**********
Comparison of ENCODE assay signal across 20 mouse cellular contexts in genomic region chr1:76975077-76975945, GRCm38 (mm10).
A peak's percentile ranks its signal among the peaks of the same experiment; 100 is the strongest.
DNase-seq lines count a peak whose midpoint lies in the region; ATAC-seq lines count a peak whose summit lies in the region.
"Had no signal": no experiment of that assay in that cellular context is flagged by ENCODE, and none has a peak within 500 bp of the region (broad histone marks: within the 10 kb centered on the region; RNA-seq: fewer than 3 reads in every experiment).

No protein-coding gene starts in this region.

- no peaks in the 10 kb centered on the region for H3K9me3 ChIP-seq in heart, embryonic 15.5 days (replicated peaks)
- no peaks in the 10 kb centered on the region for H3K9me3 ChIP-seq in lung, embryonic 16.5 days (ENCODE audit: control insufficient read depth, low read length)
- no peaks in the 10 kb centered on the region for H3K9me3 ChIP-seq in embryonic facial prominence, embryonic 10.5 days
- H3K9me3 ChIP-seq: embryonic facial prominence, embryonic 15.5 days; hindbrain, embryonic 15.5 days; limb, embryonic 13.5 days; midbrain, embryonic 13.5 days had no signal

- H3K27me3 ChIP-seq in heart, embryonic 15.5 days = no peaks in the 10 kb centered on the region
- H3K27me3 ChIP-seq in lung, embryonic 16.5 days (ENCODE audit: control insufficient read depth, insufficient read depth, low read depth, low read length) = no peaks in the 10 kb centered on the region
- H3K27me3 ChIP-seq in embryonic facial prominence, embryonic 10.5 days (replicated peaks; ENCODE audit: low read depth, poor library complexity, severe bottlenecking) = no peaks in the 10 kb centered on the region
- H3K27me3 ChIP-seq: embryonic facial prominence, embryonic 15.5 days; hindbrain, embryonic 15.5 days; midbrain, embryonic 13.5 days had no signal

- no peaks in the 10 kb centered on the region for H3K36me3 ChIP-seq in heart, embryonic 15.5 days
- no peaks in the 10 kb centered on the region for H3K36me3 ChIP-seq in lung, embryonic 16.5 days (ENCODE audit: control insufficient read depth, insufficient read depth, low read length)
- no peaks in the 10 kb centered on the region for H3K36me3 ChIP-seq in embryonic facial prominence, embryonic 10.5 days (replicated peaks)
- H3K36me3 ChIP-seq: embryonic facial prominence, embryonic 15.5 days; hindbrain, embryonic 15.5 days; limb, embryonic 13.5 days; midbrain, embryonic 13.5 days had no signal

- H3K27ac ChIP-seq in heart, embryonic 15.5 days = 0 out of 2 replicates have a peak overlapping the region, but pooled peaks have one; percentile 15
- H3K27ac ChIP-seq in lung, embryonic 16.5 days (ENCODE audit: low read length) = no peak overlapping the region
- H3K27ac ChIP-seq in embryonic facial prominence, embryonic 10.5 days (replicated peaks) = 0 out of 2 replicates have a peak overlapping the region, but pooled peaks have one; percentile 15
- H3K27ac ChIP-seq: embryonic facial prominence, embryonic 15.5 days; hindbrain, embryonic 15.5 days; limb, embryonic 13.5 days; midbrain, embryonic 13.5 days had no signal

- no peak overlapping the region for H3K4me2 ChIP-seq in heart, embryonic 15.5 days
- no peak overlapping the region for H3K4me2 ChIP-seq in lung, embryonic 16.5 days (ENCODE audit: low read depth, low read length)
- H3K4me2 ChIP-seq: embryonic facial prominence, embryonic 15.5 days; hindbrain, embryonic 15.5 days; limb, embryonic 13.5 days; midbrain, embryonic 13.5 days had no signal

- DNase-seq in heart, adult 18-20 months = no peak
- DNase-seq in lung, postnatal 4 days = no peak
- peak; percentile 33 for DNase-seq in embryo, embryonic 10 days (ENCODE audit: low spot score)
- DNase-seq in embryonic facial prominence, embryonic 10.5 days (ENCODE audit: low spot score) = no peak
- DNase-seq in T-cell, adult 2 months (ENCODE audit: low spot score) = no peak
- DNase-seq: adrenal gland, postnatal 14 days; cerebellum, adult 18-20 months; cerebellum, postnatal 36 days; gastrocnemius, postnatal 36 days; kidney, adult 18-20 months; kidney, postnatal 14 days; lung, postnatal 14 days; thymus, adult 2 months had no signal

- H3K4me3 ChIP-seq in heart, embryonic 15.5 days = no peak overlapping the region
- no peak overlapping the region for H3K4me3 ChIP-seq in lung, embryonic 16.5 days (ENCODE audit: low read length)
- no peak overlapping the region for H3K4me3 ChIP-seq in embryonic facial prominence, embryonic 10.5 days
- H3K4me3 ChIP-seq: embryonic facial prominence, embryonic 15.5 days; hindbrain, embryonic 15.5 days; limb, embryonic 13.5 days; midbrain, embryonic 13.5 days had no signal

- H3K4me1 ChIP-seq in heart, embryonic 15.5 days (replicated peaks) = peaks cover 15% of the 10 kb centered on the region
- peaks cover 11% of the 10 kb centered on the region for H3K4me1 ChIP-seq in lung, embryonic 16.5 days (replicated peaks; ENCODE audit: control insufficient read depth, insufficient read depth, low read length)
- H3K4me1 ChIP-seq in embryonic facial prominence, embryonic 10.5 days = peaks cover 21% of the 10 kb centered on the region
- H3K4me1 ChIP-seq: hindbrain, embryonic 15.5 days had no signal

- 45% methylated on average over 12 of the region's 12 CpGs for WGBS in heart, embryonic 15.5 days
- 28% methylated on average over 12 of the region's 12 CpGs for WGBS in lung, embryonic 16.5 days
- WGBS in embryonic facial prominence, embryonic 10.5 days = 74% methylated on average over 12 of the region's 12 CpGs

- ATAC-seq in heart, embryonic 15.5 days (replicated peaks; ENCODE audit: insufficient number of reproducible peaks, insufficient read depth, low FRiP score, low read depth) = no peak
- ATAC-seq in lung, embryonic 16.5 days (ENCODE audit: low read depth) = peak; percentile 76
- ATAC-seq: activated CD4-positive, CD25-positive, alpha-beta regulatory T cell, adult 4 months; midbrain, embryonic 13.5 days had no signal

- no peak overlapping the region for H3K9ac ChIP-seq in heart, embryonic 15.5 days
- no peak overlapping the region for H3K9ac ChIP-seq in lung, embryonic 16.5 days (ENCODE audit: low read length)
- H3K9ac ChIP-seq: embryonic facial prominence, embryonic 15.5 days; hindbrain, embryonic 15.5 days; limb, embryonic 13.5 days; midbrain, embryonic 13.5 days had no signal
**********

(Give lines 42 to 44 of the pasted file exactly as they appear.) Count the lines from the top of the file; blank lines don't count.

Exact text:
- ATAC-seq in heart, embryonic 15.5 days (replicated peaks; ENCODE audit: insufficient number of reproducible peaks, insufficient read depth, low FRiP score, low read depth) = no peak
- ATAC-seq in lung, embryonic 16.5 days (ENCODE audit: low read depth) = peak; percentile 76
- ATAC-seq: activated CD4-positive, CD25-positive, alpha-beta regulatory T cell, adult 4 months; midbrain, embryonic 13.5 days had no signal